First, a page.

Software patents - what are they good for?

Problem

It’s safe to say that there is much disagreement among engineers, lawyers, and policy makers over whether software patents even make sense, that is, whether the ability to patent software actually does more harm than good to our innovation society and economy.

Solution

Congress should hold hearings and provide a study examining the issue. The study should include a review of relevant economic data and should take into account viewpoints from all parties affected by the patent system, particularly those who oftentimes do not practice before the Patent Office and who do not deal with litigation and licensing until they are facing the threat of a suit themselves.

Austin D
United States
Posted Jun 22, 2012 11:48 pm
  • Software developer / engineer
Injecting politics in it won’t help.
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232 thumbs up.

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Mark Finch
Phoenix
AZ
United States
Posted Jun 19, 2012 5:49 pm
  • Software developer / engineer
  • Internet user
I believe that Software Patents only serve to harm innovation. Whats more nearly every book on the subject states it is best to not even search for a patent due to the extra punishment for knowingly violating a patent. So every company ignores the patent system because there are so many garbage patents out there that it is impossible to write software without violating someones patent.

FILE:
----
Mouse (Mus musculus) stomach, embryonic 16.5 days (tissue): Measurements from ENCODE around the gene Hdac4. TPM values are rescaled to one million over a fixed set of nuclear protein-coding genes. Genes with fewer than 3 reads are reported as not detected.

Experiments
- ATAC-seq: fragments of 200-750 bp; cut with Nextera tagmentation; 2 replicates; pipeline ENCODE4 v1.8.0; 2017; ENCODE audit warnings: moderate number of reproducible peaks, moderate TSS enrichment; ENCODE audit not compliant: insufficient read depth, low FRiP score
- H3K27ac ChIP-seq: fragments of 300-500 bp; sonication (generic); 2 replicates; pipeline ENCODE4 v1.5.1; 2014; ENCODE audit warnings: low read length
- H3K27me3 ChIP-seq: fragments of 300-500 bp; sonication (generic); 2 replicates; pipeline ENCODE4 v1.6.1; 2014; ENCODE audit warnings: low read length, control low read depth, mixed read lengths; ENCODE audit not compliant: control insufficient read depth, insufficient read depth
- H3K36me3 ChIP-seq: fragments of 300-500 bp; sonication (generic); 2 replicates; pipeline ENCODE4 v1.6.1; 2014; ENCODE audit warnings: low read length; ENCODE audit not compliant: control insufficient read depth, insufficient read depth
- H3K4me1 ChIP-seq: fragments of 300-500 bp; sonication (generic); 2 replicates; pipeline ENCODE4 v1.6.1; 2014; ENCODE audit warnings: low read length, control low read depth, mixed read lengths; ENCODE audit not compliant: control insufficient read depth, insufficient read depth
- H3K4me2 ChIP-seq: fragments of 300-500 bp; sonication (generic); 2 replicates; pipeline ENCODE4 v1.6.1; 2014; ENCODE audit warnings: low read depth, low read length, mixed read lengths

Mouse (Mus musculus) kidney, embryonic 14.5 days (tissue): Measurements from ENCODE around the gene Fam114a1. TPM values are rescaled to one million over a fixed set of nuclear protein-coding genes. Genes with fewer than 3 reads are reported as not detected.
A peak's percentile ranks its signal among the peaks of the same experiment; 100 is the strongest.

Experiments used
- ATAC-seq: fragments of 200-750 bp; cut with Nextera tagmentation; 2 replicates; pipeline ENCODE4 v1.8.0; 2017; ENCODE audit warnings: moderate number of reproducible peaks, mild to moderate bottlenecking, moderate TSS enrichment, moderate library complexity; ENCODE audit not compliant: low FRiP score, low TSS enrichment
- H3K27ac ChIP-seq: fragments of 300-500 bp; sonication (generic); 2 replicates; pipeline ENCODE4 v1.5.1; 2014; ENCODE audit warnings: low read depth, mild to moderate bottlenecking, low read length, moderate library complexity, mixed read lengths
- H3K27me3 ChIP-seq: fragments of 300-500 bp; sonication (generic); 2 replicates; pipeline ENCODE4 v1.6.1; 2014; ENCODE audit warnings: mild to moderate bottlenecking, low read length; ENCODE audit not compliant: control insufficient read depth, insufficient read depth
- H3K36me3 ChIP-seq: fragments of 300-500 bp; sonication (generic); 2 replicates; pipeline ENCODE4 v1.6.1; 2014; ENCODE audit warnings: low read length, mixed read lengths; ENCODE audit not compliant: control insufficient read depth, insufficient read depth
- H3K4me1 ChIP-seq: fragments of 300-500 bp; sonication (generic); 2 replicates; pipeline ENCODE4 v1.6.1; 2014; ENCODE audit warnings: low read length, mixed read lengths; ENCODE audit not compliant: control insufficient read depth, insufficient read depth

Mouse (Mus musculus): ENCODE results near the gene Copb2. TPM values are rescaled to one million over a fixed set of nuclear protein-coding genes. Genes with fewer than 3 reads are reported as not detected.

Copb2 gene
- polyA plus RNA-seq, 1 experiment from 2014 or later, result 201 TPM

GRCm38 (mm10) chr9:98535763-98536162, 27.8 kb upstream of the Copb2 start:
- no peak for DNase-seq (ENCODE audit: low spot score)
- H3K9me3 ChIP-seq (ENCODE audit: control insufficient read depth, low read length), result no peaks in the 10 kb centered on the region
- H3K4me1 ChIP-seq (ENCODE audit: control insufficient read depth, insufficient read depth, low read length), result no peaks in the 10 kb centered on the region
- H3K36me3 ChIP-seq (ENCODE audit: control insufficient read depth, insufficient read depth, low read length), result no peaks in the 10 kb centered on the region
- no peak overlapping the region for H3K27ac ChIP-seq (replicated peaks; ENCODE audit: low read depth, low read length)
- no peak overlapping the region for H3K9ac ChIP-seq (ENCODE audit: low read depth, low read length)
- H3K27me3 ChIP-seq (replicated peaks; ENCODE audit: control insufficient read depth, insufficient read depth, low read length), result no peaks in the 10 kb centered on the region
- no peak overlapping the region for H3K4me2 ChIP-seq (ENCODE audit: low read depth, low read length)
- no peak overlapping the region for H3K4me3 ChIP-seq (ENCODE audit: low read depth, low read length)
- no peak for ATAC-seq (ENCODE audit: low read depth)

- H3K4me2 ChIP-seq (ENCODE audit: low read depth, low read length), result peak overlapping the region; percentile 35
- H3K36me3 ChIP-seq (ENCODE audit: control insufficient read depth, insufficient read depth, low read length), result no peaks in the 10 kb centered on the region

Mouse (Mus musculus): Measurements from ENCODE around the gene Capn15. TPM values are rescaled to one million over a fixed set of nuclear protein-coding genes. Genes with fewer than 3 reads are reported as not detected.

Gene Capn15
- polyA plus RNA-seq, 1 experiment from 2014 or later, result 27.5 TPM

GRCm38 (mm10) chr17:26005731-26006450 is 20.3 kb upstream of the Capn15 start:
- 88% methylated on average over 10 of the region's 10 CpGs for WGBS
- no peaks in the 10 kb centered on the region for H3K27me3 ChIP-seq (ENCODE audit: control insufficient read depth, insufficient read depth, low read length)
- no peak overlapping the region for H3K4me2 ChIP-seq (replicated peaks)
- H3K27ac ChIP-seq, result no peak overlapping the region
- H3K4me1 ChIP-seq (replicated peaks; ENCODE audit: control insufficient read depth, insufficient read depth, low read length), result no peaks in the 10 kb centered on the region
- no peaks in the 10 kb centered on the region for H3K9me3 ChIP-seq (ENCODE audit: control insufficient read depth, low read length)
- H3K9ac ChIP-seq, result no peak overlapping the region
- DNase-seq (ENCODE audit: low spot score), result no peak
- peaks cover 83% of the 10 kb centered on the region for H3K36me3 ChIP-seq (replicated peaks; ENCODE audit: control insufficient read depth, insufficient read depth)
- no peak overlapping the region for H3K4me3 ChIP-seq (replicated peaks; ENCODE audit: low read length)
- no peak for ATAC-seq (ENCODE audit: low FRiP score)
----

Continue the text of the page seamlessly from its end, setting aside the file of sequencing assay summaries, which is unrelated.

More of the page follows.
I own a company developing software. I do not want software covered by patents. We have a perfectly acceptable way to protect software it is called a Copyright. I Copyright all my code and choose if I will License the code with an Open or Proprietary License. Nobody needs the patent system clogging up the path for innovation.

When someone invented a carburetor another person wasn't prevented from developing a competing carburetor. Where as software patents prevent you from developing a competing software procedure. Take Amazon's infamous 1-Click. At it's surface it is blindingly obvious. So should have been prevented from receiving patent protection. Further if it was patented then it goes to reason other parties should be able to invent their own form of 1-click. But the way software works there is no way to not violate Amazon's Patent.
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568 thumbs up, including yours.

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